LATIN AMERICA’S PROGRESS ON POVERTY STAGNATES,
ACCORDING TO NEW UN REPORT
(Reissued as received.)
SANTIAGO, 25 August (ECLAC) -- In 2002, the number of Latin Americans living in poverty reached 220 million people (43.4 per cent), of which 95 million (18.8 per cent) were indigents. These are among the estimates presented today by the Economic Commission for Latin America and the Caribbean (ECLAC) in its advance version of the study, Social Panorama of Latin America 2002-2003.
Progress toward overcoming poverty ground to a halt in the past five years, with poverty and indigence rates remaining practically constant since 1997. The sole exception was 2000, when better economic performance brought with it a reduction in the volume of poverty by more than 4 million people.
At the country level, trends for these indicators from 1999 to 2002 also revealed rather slight changes. Exceptions included Argentina and, to a lesser degree, Uruguay, both of which suffered serious declines in living conditions. In Argentina’s urban areas, poverty rates almost doubled, going from 23.7 per cent to 45.4 per cent, while indigence grew threefold, from 6.7 per cent to 20.9 per cent.
In contrast, Mexico and Ecuador (urban areas) were the only countries studied that posted measurable declines in poverty and indigence during this period.
The ECLAC projections for 2003 indicate that these regional rates will rise yet again, due mainly to the lack of growth in per capita gross domestic product (GDP). Living conditions in most countries should remain without significant changes in most countries, except Venezuela, where poverty could rise significantly, and Argentina, where it is likely that reactivated economic growth should reduce poverty rates.
Magnitude of Hunger in Region
Almost 55 million people of Latin America and the Caribbean were suffering from some degree of malnutrition toward the end of the past decade. In a special chapter on hunger, prepared in cooperation with the World Food Programme (WFP), ECLAC estimates that 11 per cent of the population is undernourished. Almost 9 per cent of children under five years suffer from acute malnutrition (low weight-for-age) and 19.4 per cent from chronic malnutrition (low height-for-age). This last is particularly grave, because these negative effects are irreversible.
The ECLAC report provides information for 18 Latin American countries on public social expenditure and focuses on the impact of slowing economic growth. In the past decade, social expenditure per person rose to an average of 58 per cent in the region. The study concludes that despite a significant slowdown in the expansion of social expenditure posted by virtually all countries from 1990 to 1997, the higher priority assigned to social areas within GDP prevented larger declines in per capita spending as did the preference for expenditure on “human capital” (education and health care) over other items, particularly social security. This, according to ECLAC, also improved redistributive impact.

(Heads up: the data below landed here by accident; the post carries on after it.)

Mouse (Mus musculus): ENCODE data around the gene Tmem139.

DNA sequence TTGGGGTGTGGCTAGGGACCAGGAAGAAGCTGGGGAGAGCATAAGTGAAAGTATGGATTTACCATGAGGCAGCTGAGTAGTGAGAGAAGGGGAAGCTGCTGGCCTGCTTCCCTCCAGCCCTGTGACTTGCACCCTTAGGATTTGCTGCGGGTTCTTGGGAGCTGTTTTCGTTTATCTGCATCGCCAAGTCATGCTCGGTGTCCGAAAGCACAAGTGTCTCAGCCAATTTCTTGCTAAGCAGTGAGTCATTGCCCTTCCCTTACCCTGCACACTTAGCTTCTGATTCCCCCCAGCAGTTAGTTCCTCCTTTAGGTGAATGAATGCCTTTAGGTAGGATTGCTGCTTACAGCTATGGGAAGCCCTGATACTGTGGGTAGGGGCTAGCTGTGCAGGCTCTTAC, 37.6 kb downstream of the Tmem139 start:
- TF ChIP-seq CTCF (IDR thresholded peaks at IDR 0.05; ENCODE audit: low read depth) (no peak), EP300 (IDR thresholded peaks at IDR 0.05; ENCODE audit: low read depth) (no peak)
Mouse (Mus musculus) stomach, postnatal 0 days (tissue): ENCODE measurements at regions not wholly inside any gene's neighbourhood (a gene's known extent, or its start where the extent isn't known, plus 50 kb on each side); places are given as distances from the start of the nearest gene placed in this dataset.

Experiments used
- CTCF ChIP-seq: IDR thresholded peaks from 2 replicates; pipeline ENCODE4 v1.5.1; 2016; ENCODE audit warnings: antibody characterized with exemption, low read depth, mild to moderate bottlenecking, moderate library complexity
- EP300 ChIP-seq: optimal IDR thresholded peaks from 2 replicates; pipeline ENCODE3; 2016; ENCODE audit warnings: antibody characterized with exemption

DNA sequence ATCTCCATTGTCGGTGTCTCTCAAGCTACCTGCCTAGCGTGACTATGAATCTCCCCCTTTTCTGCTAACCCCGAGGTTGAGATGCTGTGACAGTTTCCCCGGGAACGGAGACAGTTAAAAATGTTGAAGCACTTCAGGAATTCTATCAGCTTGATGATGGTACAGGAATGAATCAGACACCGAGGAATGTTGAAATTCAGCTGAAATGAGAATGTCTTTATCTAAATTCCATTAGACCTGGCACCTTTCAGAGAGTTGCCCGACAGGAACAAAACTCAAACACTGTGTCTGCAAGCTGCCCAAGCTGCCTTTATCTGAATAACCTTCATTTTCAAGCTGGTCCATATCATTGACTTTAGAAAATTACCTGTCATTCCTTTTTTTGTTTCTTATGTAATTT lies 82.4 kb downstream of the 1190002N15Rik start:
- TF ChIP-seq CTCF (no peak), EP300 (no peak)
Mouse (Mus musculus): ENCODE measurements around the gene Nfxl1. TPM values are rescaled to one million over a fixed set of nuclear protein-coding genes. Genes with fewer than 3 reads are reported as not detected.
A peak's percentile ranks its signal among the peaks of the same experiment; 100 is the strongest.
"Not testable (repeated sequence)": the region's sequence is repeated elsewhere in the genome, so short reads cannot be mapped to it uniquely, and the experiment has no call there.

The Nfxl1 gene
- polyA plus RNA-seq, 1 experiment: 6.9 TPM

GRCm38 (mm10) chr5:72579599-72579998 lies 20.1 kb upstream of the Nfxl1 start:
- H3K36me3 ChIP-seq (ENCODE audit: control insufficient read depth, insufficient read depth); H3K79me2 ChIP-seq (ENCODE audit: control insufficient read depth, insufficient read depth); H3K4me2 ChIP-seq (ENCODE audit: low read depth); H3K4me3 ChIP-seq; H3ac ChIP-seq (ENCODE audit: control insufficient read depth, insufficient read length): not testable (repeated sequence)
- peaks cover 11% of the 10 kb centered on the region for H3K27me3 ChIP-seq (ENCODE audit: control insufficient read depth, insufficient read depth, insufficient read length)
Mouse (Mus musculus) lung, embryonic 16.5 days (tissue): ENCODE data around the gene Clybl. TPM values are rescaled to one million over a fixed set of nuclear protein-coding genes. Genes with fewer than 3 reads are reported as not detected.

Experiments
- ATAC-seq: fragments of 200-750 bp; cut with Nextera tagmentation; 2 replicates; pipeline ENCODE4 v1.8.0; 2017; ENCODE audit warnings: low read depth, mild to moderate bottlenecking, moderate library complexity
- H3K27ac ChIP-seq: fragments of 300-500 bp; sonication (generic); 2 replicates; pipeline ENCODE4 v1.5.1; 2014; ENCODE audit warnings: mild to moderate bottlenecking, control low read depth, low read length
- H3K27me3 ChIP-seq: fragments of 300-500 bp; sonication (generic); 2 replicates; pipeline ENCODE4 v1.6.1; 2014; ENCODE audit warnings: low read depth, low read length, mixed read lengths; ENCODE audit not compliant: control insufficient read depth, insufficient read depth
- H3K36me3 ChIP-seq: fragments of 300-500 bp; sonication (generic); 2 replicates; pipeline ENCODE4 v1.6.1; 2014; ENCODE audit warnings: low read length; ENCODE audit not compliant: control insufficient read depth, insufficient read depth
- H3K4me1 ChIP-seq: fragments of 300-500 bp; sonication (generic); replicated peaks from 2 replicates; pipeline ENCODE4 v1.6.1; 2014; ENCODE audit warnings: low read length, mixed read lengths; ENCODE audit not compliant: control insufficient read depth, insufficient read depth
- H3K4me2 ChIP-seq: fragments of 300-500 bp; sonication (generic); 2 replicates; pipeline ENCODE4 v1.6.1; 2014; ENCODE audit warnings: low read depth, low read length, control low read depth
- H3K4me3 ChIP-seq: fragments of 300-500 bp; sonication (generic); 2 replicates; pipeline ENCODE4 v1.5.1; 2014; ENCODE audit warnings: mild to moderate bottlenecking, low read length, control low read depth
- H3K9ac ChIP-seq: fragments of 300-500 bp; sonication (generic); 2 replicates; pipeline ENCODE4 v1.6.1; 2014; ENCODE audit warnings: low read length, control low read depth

Women Now Have More Education But Remain Poorer
In terms of gender and poverty, the study found that in Latin America more women than men live in poverty. Female household heads have less monetary income than men for poor and high-income households. Single parent households, mostly headed by women, also suffer from additional disadvantages associated with the lack of unremunerated domestic labour.
Latin American women have higher educational levels than men, and women in the workforce average more years of education. They nonetheless suffer from more severe unemployment, wage discrimination and restricted working hours than men. During the 1990s, women’s participation in the workforce rose more quickly than men’s. But while male unemployment rates rose by 2.9 per cent percentage points from 1990 to 1999, women’s rose by 6.1 per cent.
The ECLAC rated progress in women’s political participation and management positions as still “too slow”, except in countries where affirmative action policies have been implemented.
An examination of household surveys makes it possible to estimate female poverty from the income perspective. The percentage of women over 15 years of age earning no income was much higher than men. In urban areas, 45 per cent of women versus 21 per cent of men lacked their own income.
The last chapter, on the Social Agenda, reviews labour conditions and employment policies in Latin America. All governments have ratified the fundamental international charters on non-discrimination in employment. This is not the case with children’s labour and regulations governing the minimum working age in the region, which contradict international standards and reveal enormous contradictions among and within countries.
From 1998 to 2003, collective labour laws were reformed in Colombia, as were Chile’s and Guatemala’s labour codes, and laws governing collective bargaining in Cuba. In Mexico and the Dominican Republic, social security laws were changed. However, the problem of incompliance with legislation remains.
To palliate the effects of changing modes of employment and rising job insecurity, governments have implemented a range of policies. Passive types include unemployment insurance, while active ones include credits to small businesses (PYMEs) and intermediation in job searches. In Latin America, just six countries, Argentina, Brazil, Chile, Ecuador, Uruguay and Venezuela, have unemployment insurance.
The summary of Social Panorama 2002-2003 will be available in Spanish on the ECLAC Web site on Monday 25 August, at 11:30 am, at http://www.eclac.cl.
For more information on this study, please contact Arturo León, of the Social Development Division; tel.: (56-2) 210 2594 or e-mail: firstname.lastname@example.org
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